A Super Bowl loss is not a matter of life or death
It may feel like that, but it’s really not. Win, Lose or Draw, it’s (only) a Game – Not a Matter of Life or Death – by Dietrich Gruen (Hospice Chaplain).
Dietrich Gruen, the author of the attached article, is a Green Bay Packers fan. My team, the Seattle Seahawks, beat his team in the game he references in his attached article. When I’m on the receiving end of a victory, I’m always cognizant of the fact that when I’m celebrating a win, there are those who are bemoaning a loss.
Well, let me tell you, the football field is a great equalizer, as was evident yesterday when the Seahawks lost the Super Bowl to the New England Patriots. It was a devastating loss, but it was not life-changing.
Sure, it may change some aspects of some of the Seattle team members’ lives, but it won’t alter what is truly valuable: life itself. With several hours separation between Seattle’s shocking loss and now, I’m able to re-categorize that loss as a speed bump. Read the rest of this entry »
Caregiving and the Super Bowl
This is NOT an article about football. Anyone who has a loved one for whom they provide care – whether hands-on or peripheral – knows all too well how unpredictable life can be with that 24/7 responsibility. We’d all like to think that special occasions and events are immune from medical emergencies and other disasters, but all too often that is not the case.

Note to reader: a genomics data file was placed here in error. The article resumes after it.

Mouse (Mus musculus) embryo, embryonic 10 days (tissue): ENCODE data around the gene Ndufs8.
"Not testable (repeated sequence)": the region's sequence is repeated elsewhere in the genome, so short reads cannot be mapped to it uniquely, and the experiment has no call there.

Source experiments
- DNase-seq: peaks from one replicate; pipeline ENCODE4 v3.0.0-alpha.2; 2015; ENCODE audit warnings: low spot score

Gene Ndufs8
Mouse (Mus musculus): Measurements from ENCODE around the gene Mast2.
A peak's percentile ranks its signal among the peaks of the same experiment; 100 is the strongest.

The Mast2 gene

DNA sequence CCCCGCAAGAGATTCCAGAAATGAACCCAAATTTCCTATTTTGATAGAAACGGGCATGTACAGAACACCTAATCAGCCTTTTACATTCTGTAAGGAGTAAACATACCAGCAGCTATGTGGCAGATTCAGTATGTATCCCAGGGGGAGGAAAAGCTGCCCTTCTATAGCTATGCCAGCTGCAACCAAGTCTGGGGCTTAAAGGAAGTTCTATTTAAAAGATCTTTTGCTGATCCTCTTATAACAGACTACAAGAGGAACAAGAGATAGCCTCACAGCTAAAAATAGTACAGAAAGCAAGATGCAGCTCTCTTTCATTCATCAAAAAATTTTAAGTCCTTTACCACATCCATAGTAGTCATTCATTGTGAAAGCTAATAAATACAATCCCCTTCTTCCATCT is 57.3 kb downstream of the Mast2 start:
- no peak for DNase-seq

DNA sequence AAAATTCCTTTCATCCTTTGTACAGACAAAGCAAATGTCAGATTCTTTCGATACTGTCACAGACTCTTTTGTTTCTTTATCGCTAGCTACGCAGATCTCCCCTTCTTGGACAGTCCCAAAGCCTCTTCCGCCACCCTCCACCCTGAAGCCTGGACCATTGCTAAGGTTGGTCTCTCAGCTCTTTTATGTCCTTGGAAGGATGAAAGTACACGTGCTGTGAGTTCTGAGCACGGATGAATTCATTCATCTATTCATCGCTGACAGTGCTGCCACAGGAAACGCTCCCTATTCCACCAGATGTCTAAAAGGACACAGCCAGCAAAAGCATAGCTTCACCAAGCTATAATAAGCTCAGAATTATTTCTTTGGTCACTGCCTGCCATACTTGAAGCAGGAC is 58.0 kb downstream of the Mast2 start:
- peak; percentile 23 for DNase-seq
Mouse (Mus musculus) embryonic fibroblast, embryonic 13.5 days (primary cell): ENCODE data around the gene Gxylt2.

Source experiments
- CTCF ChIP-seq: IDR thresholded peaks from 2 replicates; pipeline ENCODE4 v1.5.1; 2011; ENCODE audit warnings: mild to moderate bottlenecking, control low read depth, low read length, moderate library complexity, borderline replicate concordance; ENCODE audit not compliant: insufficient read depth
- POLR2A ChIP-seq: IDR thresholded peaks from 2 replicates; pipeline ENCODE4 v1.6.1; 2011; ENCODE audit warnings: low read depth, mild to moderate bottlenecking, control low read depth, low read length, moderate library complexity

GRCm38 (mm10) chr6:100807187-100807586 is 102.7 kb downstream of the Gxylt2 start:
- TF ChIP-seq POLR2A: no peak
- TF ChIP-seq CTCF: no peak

Welcome to the life of a caregiver.
I honestly didn’t think I had another football article in me but the unfortunate circumstances in my best friend’s life have proven otherwise. Read the rest of this entry »
A Love Letter to Coach Carroll
I promise after Super Bowl XLIX I’ll have less football-centric posts, but until that time, here’s another. This post by Richard Sherman one year ago was his opportunity to thank Seahawks Coach Pete Carroll for being a winning coach both on the field and off. I’ve said it before and I’ll say it again: football isn’t just about beating people up on the playing field. Coach Carroll gets that, and so do his team players.
Are you a listener?
And when you think you’re listening, are you really listening or are you constructing a response to the person who is talking to you? All the instructional teachings I’ve read about being fully present in any given situation indicate that true listening can’t afford the luxury of distraction.
True listening honors the person with whom you’re connecting. Conversely, being distracted reveals ones disregard for someone. Read the rest of this entry »